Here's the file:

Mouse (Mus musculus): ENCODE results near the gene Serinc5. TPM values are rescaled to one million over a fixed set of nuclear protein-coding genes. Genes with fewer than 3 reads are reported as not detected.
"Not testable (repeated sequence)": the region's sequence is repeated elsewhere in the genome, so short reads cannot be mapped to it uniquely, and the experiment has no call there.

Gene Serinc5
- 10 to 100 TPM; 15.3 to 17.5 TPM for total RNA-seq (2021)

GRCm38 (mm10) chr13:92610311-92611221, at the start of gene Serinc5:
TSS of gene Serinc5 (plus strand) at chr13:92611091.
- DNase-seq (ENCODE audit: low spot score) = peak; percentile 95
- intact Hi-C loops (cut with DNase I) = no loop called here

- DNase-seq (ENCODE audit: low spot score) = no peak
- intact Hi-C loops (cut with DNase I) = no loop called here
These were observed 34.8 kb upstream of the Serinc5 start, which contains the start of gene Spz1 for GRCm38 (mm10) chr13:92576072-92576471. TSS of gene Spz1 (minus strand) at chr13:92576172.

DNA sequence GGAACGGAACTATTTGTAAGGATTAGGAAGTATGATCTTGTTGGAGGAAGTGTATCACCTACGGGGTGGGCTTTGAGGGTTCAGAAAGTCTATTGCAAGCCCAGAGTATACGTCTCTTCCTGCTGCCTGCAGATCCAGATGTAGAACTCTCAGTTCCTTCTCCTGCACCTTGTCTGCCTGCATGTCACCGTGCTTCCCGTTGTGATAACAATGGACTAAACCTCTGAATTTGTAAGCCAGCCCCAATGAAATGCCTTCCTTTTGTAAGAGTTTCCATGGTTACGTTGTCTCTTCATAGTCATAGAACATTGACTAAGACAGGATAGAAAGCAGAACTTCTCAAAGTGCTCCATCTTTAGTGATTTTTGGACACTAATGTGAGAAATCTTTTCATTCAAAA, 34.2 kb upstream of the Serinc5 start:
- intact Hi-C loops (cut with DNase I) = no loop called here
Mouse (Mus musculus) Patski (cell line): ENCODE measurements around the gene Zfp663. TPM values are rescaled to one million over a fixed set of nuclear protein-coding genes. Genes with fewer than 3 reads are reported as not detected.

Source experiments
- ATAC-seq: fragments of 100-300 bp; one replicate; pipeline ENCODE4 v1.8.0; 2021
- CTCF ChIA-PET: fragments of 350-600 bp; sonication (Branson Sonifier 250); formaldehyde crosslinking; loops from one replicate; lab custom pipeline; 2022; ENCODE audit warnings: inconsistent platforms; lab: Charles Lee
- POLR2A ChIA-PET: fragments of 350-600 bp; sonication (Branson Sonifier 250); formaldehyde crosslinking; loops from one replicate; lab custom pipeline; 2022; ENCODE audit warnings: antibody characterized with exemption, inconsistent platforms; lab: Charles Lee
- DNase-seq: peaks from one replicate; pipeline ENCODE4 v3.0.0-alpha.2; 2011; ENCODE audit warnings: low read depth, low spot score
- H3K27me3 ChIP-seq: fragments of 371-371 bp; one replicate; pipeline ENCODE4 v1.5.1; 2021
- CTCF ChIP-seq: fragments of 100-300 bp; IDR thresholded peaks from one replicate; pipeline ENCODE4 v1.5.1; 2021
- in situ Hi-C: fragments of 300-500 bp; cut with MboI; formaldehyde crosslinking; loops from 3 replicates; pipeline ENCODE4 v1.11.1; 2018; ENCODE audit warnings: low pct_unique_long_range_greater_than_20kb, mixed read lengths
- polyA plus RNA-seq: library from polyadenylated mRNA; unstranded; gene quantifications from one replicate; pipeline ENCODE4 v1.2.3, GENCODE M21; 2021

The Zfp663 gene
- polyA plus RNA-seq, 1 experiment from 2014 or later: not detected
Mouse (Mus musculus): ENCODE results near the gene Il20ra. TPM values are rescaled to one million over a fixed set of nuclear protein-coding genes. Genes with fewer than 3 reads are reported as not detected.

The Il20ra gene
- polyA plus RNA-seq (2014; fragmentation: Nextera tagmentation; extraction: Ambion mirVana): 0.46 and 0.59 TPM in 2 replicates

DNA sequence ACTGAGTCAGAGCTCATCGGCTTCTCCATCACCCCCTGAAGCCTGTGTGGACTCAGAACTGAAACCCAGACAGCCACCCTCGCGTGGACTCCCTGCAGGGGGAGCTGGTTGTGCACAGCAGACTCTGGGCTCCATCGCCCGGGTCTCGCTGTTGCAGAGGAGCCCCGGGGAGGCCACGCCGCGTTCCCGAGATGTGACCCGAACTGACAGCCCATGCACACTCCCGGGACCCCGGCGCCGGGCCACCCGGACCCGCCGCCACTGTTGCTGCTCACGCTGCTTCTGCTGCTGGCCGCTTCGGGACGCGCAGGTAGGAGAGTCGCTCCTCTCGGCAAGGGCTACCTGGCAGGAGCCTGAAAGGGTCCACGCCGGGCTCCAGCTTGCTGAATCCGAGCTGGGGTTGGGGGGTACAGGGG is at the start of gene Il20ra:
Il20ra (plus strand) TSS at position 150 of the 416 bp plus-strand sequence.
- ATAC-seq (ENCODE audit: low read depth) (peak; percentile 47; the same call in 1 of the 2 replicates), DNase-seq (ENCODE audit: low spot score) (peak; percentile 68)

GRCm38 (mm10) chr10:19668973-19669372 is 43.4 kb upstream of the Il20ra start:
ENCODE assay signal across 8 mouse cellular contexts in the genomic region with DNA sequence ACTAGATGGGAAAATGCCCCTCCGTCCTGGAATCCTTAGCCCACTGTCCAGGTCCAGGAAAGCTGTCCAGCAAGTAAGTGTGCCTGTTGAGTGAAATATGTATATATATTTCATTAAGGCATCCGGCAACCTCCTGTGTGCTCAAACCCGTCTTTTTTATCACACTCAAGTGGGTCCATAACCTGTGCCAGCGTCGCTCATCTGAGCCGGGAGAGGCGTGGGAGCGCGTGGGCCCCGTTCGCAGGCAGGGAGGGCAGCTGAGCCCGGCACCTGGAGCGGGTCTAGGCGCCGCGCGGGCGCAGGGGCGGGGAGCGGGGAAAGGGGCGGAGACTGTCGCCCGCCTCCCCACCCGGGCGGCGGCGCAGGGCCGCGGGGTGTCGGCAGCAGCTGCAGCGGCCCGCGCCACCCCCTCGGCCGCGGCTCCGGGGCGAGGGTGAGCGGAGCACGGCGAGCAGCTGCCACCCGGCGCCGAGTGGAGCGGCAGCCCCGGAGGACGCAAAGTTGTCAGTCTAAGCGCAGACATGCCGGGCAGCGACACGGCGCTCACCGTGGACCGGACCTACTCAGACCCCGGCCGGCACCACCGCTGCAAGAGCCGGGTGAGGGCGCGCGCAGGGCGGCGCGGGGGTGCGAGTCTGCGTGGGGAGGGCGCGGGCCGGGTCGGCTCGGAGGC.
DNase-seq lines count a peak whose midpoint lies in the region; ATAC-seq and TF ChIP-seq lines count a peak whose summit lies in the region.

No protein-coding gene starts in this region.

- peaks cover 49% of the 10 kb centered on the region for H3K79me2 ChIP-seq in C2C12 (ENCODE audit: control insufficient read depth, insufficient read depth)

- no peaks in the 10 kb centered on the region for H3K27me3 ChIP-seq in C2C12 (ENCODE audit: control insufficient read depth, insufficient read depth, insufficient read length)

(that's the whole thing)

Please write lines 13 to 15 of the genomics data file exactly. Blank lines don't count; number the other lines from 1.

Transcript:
- intact Hi-C loops (cut with DNase I) = no loop called here
Mouse (Mus musculus) Patski (cell line): ENCODE measurements around the gene Zfp663. TPM values are rescaled to one million over a fixed set of nuclear protein-coding genes. Genes with fewer than 3 reads are reported as not detected.

Source experiments